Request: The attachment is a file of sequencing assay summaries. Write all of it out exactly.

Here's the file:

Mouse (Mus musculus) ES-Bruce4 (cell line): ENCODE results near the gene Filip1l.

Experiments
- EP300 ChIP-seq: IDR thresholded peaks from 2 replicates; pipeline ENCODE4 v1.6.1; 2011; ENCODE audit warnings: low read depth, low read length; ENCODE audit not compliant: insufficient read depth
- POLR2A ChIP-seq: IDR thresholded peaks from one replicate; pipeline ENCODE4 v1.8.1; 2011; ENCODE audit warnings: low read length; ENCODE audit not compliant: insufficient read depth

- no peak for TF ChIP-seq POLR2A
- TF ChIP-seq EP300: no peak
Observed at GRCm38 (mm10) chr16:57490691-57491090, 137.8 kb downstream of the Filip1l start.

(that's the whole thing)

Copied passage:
Mouse (Mus musculus) ES-Bruce4 (cell line): ENCODE results near the gene Filip1l.

Experiments
- EP300 ChIP-seq: IDR thresholded peaks from 2 replicates; pipeline ENCODE4 v1.6.1; 2011; ENCODE audit warnings: low read depth, low read length; ENCODE audit not compliant: insufficient read depth
- POLR2A ChIP-seq: IDR thresholded peaks from one replicate; pipeline ENCODE4 v1.8.1; 2011; ENCODE audit warnings: low read length; ENCODE audit not compliant: insufficient read depth

- no peak for TF ChIP-seq POLR2A
- TF ChIP-seq EP300: no peak
Observed at GRCm38 (mm10) chr16:57490691-57491090, 137.8 kb downstream of the Filip1l start.